The government is considering financial incentives such as import and export duty waivers to woo battery manufacturers to set up a globally competitive manufacturing base in India.
Domestic and overseas manufacturers could soon be invited to set up 50 GW of lithium-ion battery production capacity in India with the government set to consider proposals for financial incentives such as subsidies and duty cuts within a week. That would mean a raised ambition from the previously stated 40 GW aim of the government’s ‘lithium gigafactories’ initiative.
“Financial incentives could include reducing minimum alternate tax [duty] by half and import and export duty waivers or cuts for eight years for successful bidders,” stated a quote attributed to a senior official from government thinktank NITI Aayog in a report in the Economic Times newspaper.
To ensure timely establishment of the hoped-for manufacturing base, bidding and project completion timelines are expected to be stringent.
“NITI Aayog will have to conclude the bidding in six months from cabinet approval … the companies will have to set up the manufacturing facilities by 2022, after which they will get the incentives for eight years until 2030,” the official reportedly told the newspaper.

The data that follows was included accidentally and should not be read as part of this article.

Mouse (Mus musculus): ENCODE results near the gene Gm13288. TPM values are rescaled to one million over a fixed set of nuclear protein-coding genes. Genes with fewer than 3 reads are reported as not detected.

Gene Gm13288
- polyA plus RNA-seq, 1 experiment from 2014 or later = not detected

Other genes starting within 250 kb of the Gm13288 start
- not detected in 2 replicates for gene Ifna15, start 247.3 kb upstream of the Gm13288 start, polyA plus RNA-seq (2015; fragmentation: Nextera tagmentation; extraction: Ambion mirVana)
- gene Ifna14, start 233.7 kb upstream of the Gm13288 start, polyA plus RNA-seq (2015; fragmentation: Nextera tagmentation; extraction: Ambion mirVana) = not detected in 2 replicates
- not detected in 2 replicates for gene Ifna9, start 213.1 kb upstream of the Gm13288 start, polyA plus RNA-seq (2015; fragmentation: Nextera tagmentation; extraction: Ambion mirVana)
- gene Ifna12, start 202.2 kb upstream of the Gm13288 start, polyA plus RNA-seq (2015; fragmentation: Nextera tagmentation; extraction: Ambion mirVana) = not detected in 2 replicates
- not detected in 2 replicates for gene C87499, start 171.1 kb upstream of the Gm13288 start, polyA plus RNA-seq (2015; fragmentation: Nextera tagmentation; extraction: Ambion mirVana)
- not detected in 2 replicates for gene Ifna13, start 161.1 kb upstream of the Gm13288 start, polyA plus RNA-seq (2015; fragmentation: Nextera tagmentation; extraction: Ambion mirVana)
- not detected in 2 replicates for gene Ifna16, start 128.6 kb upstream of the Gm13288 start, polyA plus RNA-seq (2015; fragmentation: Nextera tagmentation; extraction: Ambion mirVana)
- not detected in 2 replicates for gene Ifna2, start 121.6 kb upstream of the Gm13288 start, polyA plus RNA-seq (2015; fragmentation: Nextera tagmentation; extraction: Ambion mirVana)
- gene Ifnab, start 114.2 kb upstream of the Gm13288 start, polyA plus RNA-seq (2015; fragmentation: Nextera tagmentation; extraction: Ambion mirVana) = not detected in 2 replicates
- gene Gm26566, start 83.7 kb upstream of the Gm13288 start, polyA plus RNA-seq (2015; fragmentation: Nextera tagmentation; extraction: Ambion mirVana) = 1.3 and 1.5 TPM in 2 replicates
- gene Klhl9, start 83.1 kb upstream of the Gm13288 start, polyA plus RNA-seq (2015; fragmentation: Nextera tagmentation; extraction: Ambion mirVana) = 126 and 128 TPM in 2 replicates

The government has already sought proposals from states about land availability and potential waivers for battery manufacturers. In all, 5-20 locations are likely to be identified. Companies would be invited to bid for setting up battery plants at shortlisted locations.
Telangana has pitched for a 5 GW lithium ion plant by announcing the ready availability of 200 acres of land plus power and water for the fab at a concessional rate.
The India Energy Storage Alliance expects the market for energy storage to rise to more than 300 GWh by 2025. India currently imports almost all its li-ion batteries and cells. With its ambitious lithium gigafactories plan, the government hopes to cut the country’s dependence on imports as it aims to ensure 30% of road vehicles are electric by 2030.